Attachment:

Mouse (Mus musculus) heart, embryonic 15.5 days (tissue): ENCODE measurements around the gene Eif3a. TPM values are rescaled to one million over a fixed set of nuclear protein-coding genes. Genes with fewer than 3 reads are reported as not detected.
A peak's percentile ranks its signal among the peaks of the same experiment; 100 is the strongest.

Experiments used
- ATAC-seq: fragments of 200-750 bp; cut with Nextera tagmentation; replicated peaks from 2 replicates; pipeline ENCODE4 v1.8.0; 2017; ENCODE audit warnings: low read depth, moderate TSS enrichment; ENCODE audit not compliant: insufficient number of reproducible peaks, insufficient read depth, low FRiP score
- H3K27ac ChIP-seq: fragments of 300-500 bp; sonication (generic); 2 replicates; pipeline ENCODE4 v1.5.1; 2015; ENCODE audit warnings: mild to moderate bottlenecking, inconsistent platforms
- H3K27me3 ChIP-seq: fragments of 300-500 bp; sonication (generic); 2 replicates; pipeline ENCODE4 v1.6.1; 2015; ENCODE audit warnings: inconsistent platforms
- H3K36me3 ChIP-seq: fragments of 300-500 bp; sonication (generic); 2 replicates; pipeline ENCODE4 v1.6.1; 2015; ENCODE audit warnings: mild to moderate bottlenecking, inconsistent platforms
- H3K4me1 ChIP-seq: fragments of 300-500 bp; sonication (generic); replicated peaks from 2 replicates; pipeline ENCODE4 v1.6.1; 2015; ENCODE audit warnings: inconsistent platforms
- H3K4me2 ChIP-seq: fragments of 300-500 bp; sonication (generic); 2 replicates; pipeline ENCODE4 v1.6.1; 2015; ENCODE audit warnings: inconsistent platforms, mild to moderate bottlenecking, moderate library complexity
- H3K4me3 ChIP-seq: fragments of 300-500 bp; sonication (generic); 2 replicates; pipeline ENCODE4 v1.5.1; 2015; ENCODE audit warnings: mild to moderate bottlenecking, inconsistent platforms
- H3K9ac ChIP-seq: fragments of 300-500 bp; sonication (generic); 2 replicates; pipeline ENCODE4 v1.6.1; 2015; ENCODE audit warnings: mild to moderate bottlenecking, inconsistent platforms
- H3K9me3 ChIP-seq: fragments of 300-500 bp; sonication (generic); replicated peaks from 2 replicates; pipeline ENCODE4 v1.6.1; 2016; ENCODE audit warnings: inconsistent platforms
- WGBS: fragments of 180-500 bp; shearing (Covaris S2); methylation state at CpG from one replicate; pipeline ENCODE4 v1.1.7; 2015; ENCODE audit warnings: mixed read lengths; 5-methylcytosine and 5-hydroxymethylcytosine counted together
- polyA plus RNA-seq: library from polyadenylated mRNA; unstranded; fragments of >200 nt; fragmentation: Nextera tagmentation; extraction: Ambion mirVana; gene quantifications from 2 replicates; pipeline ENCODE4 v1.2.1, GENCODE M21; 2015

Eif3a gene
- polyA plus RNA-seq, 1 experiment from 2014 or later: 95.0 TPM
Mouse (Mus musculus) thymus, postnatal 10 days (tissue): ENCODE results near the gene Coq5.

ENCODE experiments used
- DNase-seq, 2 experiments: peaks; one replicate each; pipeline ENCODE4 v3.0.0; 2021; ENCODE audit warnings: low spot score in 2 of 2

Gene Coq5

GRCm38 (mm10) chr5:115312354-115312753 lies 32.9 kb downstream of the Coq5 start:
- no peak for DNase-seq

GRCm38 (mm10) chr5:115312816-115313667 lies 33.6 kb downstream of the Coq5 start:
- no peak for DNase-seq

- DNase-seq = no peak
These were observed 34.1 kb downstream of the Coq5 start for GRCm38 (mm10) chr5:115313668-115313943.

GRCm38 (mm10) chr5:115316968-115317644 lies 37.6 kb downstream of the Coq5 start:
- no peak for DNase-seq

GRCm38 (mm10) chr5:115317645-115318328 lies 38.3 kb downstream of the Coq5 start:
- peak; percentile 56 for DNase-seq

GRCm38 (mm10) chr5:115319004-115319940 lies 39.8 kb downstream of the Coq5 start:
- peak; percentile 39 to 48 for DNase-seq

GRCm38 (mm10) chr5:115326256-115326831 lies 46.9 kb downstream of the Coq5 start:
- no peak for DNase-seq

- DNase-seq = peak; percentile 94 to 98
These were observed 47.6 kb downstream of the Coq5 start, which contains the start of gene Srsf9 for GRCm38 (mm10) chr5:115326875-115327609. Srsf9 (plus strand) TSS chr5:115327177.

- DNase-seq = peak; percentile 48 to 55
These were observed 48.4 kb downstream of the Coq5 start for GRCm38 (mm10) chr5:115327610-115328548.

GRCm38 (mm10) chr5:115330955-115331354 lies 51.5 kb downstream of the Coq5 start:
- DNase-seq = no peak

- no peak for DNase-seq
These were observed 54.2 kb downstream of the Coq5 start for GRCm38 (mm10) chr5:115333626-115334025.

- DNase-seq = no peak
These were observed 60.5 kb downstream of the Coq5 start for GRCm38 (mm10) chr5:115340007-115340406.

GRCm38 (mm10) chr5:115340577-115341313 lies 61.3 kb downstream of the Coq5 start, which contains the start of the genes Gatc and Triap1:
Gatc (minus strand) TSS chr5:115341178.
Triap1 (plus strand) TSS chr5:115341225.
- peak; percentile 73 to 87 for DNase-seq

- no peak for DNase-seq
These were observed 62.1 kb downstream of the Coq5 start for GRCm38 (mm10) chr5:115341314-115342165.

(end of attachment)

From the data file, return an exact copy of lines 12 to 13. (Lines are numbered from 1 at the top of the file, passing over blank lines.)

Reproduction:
- H3K9me3 ChIP-seq: fragments of 300-500 bp; sonication (generic); replicated peaks from 2 replicates; pipeline ENCODE4 v1.6.1; 2016; ENCODE audit warnings: inconsistent platforms
- WGBS: fragments of 180-500 bp; shearing (Covaris S2); methylation state at CpG from one replicate; pipeline ENCODE4 v1.1.7; 2015; ENCODE audit warnings: mixed read lengths; 5-methylcytosine and 5-hydroxymethylcytosine counted together